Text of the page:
Yemeni government denies letting unchecked ships into Houthi ports

Yemeni government denies letting unchecked ships into Houthi ports
Loading docks at the Houthi-occupied western Hodeidah port on May 28, 2022. (AFP)
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Updated 16 February 2023

Yemeni government denies letting unchecked ships into Houthi ports

Yemeni government denies letting unchecked ships into Houthi ports
  • Ministries issue statement, denying any changes to agreement with UN regarding inspection of vessels bound for Hodeidah 

AL-MUKALLA, Yemen: Yemen’s government has strongly denied allowing uninspected ships into the Houthi-occupied western Hodeidah port or encouraging traders to use the same port, stating that the UN Verification and Inspection Mechanism for Yemen was still operational.

“The government denies any change in the inspection procedure after the Houthis told the private sector that all restrictions on ships bound for Hodeidah have been lifted,” a Yemeni government official, who requested anonymity, told Arab News on Thursday, adding that UNVIM’s security processes would only be terminated by another UN Security Council.

On Wednesday, the government’s Ministry of Transportation and Ministry of Commerce and Industry issued a strongly worded joint statement denying any changes to the government’s agreement with the UN regarding the inspection of ships bound for Hodeidah and threatening legal action and other punitive measures against violators.

The government “emphasizes that it will take deterrent actions against ships that violate government decisions and processes, as well as merchants and shipping brokers that do so,” the statement said.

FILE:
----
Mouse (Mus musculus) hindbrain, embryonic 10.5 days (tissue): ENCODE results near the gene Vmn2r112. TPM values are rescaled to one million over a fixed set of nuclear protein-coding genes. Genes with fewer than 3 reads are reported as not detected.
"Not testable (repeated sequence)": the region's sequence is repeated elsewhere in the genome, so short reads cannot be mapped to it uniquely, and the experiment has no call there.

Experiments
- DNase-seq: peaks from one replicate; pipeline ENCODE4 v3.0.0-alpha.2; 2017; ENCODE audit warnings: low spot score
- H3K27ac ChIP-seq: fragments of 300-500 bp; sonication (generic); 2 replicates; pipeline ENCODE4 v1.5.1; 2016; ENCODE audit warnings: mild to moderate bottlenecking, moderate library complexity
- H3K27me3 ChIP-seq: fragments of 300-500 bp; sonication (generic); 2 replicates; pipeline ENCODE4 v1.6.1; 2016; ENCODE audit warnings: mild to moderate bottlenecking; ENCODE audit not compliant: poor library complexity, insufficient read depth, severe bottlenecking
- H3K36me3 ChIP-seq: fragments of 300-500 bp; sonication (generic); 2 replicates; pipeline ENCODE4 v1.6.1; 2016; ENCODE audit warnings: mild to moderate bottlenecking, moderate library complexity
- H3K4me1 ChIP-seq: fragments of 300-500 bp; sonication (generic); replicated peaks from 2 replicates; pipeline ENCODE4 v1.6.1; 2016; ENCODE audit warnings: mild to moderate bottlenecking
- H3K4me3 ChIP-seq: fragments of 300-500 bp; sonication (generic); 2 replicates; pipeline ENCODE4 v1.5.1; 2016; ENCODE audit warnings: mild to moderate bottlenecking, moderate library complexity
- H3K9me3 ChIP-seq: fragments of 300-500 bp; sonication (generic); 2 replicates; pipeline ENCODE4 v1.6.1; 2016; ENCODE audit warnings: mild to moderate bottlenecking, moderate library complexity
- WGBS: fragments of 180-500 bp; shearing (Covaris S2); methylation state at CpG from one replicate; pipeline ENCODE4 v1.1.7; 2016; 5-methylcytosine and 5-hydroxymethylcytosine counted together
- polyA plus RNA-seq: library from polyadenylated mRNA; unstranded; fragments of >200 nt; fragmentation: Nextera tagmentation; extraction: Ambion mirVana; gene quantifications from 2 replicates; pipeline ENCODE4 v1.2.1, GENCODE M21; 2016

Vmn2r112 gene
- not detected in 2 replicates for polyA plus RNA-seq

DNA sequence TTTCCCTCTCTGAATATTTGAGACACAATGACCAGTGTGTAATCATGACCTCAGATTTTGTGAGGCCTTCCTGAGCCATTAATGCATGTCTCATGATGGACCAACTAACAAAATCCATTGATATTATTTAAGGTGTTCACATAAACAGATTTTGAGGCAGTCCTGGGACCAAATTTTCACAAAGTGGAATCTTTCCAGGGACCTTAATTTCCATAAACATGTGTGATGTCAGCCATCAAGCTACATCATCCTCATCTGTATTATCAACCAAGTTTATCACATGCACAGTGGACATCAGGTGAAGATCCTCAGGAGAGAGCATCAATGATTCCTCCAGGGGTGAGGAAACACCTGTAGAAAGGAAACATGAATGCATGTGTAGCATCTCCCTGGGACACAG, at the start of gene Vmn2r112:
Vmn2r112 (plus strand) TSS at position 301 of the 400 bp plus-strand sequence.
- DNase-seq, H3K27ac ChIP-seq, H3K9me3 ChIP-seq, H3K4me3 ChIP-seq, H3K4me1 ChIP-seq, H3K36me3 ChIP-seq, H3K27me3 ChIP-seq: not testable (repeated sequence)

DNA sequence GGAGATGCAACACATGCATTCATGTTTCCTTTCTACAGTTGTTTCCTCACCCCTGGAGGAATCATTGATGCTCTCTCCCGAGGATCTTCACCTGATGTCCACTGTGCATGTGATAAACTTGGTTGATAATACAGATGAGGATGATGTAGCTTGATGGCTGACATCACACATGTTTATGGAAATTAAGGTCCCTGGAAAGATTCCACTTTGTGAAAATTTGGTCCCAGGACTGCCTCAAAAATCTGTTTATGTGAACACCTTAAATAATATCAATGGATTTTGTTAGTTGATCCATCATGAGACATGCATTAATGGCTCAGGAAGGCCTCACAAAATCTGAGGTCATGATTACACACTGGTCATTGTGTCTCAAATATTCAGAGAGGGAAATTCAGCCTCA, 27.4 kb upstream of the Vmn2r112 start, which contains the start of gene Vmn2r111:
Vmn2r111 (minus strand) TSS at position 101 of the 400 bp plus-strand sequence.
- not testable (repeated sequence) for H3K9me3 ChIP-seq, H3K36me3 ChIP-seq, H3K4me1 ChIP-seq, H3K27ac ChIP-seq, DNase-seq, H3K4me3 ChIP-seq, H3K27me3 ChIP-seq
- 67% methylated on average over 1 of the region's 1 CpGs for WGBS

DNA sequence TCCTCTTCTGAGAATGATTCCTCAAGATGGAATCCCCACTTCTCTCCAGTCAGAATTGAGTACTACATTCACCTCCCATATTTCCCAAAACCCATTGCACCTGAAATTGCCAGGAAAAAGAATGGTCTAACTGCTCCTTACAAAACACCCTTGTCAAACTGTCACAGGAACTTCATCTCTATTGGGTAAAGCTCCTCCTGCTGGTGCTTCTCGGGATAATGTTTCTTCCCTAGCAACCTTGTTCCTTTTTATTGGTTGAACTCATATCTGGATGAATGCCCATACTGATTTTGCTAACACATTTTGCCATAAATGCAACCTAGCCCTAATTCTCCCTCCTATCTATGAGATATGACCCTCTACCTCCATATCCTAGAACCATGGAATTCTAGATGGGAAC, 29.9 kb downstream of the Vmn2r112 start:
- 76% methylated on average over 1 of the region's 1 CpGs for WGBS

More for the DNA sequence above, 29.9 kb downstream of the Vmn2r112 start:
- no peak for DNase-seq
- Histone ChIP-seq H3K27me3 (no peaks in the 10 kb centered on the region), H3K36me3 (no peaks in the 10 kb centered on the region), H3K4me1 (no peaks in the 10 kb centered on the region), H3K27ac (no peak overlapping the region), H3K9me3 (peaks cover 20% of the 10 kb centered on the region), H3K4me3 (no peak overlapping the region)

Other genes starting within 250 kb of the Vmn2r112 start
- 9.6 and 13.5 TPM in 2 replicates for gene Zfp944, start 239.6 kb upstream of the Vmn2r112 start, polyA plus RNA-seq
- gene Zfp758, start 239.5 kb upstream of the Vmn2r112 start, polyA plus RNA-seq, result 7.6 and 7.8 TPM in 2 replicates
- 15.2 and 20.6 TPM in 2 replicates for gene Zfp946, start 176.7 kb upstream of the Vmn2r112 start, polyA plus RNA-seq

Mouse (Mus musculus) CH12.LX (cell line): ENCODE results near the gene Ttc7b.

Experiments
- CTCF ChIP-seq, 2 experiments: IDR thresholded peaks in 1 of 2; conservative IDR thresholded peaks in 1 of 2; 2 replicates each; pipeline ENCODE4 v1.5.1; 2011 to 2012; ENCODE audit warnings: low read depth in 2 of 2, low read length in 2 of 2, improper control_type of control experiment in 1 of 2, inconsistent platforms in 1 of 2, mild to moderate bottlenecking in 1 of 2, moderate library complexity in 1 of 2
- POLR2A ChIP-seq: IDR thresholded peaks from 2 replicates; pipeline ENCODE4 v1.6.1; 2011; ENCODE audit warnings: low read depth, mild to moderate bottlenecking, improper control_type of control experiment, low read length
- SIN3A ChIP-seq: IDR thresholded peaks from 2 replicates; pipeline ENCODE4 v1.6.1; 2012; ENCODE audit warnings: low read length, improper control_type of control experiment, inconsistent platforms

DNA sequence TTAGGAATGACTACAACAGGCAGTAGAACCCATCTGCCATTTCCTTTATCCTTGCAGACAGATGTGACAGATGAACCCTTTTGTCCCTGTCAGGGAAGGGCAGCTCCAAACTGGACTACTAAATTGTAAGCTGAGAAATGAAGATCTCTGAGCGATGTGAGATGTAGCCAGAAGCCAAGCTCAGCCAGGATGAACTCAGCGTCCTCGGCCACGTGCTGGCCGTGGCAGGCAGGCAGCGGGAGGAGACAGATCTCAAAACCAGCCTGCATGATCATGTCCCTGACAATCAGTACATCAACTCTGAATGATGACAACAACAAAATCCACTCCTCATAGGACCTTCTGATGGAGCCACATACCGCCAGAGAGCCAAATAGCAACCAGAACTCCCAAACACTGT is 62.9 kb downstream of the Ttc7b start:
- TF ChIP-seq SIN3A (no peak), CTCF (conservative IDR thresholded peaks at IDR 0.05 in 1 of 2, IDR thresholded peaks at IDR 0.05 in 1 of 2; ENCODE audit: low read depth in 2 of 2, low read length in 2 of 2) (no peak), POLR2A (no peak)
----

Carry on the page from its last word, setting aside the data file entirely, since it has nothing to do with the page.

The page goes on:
UNVIM is situated in Djibouti and was created in 2016 at the request of the Yemeni government to check fuel and commercial or humanitarian ships bound for the Houthi-occupied ports to ensure they are not smuggling weapons to the Yemeni militia and are in compliance with the UN embargo on arms to Yemen.

In protest over the government’s decision to hike the US dollar custom exchange rate on non-essential commodities by 50 percent, the Houthis have lately prevented local traders from importing products via government-controlled regions and asked them to utilize the Hodeidah port.

Hundreds of vehicles and tankers transporting commodities, petrol and steel have been stalled due to the Houthi restriction at entrance points to their lands.

Refuting the government’s statement, Yemeni traders in Aden said that a number of commercial ships rerouted from the port of Aden to Hodeidah, with some entering the port without inspection. 

Abu Bakr Baobaid, the chairman of the Chamber of Commerce and Industry in Aden, said that ships carrying steel, cement and cooking oil had moored at Hodeidah port and Al-Saleef port in Hodeidah city and that some commodities that were scheduled to arrive at Aden port were redirected to Hodeidah.

The chairman stressed that the Yemeni government did not like to accept that the Houthis had not only persuaded foreign shipping corporations to use ports under their control but also redirected certain ships from Aden to Hodeidah.

“The government will not confess that the rug is being pulled out from under it,” Baobaid told Arab News.